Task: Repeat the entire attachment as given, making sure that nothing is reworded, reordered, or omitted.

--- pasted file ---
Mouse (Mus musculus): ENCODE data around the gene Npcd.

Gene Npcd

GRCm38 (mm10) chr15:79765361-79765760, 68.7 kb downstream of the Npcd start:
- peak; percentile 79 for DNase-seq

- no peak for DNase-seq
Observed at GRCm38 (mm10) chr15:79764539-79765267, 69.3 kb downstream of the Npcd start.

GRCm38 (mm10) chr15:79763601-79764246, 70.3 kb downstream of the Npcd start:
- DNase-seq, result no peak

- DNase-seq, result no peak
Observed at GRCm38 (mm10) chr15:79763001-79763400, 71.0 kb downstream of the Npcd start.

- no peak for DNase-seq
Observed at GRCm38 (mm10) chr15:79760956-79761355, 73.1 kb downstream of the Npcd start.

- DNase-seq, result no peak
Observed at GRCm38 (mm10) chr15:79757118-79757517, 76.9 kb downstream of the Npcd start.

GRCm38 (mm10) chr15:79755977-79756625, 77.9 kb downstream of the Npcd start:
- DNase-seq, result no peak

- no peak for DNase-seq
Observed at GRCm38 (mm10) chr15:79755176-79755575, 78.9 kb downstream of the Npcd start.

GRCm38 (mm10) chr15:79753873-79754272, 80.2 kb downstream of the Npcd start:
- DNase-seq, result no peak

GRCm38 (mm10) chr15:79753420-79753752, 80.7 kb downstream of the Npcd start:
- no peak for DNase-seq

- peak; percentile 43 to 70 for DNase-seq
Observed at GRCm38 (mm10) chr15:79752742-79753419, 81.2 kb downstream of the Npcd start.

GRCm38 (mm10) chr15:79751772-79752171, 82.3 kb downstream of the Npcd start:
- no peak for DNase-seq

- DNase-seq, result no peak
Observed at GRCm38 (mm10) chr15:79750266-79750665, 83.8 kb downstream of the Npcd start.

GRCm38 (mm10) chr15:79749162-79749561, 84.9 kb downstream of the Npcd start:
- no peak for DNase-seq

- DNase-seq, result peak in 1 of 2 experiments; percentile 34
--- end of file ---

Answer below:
Mouse (Mus musculus): ENCODE data around the gene Npcd.

Gene Npcd

GRCm38 (mm10) chr15:79765361-79765760, 68.7 kb downstream of the Npcd start:
- peak; percentile 79 for DNase-seq

- no peak for DNase-seq
Observed at GRCm38 (mm10) chr15:79764539-79765267, 69.3 kb downstream of the Npcd start.

GRCm38 (mm10) chr15:79763601-79764246, 70.3 kb downstream of the Npcd start:
- DNase-seq, result no peak

- DNase-seq, result no peak
Observed at GRCm38 (mm10) chr15:79763001-79763400, 71.0 kb downstream of the Npcd start.

- no peak for DNase-seq
Observed at GRCm38 (mm10) chr15:79760956-79761355, 73.1 kb downstream of the Npcd start.

- DNase-seq, result no peak
Observed at GRCm38 (mm10) chr15:79757118-79757517, 76.9 kb downstream of the Npcd start.

GRCm38 (mm10) chr15:79755977-79756625, 77.9 kb downstream of the Npcd start:
- DNase-seq, result no peak

- no peak for DNase-seq
Observed at GRCm38 (mm10) chr15:79755176-79755575, 78.9 kb downstream of the Npcd start.

GRCm38 (mm10) chr15:79753873-79754272, 80.2 kb downstream of the Npcd start:
- DNase-seq, result no peak

GRCm38 (mm10) chr15:79753420-79753752, 80.7 kb downstream of the Npcd start:
- no peak for DNase-seq

- peak; percentile 43 to 70 for DNase-seq
Observed at GRCm38 (mm10) chr15:79752742-79753419, 81.2 kb downstream of the Npcd start.

GRCm38 (mm10) chr15:79751772-79752171, 82.3 kb downstream of the Npcd start:
- no peak for DNase-seq

- DNase-seq, result no peak
Observed at GRCm38 (mm10) chr15:79750266-79750665, 83.8 kb downstream of the Npcd start.

GRCm38 (mm10) chr15:79749162-79749561, 84.9 kb downstream of the Npcd start:
- no peak for DNase-seq

- DNase-seq, result peak in 1 of 2 experiments; percentile 34